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Jiang hints at `unyielding policy` toward U.S.

Posted April. 16, 2001 11:37,   


Chinese President Jiang Zemin, who so far has said nothing about China-U.S. relations following the collision between a U.S. surveillance plane and a Chinese fighter jet during his recent visit to Cuba, gave an apparently meaningful four-line stanza of Chinese poetry he wrote to Cuban President Fidel Castro.

Jiang`s poetry reads: ``Ten days passed after (I) left the Chinese sky in the morning and came to South Africa after a long journey. The sound of the wind accompanied by rain on the coast facing each other is so strong. The green pine trees boast of their strength like mountains.``

Jiang gave it to Castro on Saturday at the end of his visit to Cuba on the first leg of his six-nation Latin American trip. The Chinese leader`s poetry draws attention in that he wrote it and gave to Castro at the very time when the conflicts between China and the United States have been worsening over the cause of the collision and ensuing problems.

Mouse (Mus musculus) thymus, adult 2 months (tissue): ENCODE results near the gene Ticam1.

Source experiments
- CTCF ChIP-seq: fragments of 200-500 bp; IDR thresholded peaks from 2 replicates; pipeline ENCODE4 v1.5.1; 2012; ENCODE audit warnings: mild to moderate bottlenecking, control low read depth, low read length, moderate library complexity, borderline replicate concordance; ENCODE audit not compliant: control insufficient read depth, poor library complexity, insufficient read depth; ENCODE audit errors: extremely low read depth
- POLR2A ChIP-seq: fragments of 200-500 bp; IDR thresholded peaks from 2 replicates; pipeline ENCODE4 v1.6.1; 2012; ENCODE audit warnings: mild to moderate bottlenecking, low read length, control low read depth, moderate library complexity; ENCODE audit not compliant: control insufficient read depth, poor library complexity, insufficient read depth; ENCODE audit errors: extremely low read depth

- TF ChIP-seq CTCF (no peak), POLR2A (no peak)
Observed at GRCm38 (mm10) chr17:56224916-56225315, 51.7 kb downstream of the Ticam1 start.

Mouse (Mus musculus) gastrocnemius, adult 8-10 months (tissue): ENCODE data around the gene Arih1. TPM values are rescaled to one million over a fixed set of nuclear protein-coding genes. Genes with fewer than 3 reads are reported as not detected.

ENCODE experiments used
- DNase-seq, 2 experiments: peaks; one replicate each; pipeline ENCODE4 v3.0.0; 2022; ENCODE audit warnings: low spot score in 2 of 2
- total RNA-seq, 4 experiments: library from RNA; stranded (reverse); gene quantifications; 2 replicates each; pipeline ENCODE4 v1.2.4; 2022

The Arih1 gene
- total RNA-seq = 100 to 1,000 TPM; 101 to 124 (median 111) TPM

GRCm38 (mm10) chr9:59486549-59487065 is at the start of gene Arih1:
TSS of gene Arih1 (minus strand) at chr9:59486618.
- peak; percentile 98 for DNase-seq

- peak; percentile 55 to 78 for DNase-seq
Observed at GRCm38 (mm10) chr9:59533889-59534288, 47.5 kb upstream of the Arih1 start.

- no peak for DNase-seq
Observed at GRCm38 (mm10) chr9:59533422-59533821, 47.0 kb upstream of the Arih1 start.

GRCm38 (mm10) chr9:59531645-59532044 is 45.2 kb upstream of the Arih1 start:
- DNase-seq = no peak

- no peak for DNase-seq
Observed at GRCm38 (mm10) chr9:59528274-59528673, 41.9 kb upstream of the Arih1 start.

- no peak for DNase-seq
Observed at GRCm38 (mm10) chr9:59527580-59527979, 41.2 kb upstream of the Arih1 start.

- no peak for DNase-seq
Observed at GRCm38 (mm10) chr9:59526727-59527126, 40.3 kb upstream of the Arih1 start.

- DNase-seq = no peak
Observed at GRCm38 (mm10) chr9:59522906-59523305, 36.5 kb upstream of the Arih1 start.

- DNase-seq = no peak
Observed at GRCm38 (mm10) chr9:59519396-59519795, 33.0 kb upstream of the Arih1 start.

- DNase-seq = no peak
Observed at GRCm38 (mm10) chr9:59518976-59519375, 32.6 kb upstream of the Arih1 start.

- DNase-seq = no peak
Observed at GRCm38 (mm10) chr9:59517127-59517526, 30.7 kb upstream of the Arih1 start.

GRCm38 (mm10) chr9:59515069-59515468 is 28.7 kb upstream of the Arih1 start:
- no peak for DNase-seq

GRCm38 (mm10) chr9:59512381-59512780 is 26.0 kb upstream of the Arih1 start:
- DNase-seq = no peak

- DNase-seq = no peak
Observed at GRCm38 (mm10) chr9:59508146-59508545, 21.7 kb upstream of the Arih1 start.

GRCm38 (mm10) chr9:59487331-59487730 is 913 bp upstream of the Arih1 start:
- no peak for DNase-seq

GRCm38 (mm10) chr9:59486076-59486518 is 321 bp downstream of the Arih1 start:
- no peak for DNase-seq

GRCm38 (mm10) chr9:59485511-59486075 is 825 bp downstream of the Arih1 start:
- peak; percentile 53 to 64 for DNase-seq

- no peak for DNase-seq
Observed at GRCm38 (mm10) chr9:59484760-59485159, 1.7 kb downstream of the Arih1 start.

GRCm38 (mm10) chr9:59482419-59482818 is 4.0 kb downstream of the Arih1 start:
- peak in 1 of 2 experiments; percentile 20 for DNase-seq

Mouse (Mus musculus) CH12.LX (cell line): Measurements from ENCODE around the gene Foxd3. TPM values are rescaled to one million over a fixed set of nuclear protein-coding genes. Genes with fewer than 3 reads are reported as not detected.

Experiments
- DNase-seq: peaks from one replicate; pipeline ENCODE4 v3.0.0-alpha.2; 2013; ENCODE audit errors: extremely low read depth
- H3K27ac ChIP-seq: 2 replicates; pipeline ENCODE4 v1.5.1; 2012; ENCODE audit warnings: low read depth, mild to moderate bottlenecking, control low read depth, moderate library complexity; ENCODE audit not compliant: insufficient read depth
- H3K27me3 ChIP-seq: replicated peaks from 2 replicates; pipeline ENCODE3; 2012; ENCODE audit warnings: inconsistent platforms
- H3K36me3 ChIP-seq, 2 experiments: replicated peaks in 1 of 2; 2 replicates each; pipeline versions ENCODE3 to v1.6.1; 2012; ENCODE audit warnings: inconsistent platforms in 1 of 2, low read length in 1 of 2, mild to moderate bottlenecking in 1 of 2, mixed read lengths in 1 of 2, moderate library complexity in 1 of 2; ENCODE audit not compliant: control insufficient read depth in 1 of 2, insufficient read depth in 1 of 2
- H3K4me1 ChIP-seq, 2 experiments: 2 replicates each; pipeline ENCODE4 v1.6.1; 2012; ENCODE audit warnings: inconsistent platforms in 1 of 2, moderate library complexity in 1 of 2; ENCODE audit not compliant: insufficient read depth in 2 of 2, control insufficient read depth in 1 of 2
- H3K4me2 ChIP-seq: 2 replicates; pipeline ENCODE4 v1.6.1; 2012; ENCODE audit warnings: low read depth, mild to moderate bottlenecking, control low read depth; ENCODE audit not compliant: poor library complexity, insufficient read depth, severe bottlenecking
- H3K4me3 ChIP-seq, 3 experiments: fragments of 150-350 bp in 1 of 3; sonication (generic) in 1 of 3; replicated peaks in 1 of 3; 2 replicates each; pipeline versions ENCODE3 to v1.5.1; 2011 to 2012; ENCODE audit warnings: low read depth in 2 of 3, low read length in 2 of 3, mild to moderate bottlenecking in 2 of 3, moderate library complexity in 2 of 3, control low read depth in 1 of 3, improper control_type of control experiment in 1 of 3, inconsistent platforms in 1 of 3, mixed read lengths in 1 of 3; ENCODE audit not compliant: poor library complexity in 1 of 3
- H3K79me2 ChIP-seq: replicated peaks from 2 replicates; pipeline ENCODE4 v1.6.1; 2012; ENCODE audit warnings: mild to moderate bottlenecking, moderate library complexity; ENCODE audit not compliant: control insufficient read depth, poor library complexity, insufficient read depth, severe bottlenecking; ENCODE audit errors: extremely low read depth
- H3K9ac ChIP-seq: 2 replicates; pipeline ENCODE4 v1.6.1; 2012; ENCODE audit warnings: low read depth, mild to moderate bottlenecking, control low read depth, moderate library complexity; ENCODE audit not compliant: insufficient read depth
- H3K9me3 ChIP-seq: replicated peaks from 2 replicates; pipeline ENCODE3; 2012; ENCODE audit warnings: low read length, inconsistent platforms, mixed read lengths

News media in Hong Kong presumed that Jiang made an insinuating remark about relations between China and the United States. A newspaper interpreted that Jiang indicated that China would counter the United States over the Pacific firmly like green pine trees.

Professor Huang Zhilian of Jinhui University in Hong Kong explained that the ``coast facing each other means all of the Taiwan Straits between China and Taiwan, Florida Straits between Cuba and the U.S. and relations between China and the U.S. over the Pacific.`` He also interpreted that the ``sound of the wind accompanied by rain`` means the ``U.S. hegemony,`` and that China and Cuba never would yield to it and would counter it firmly like green pine trees.

Lee Jong-Hwan ljhzip@donga.com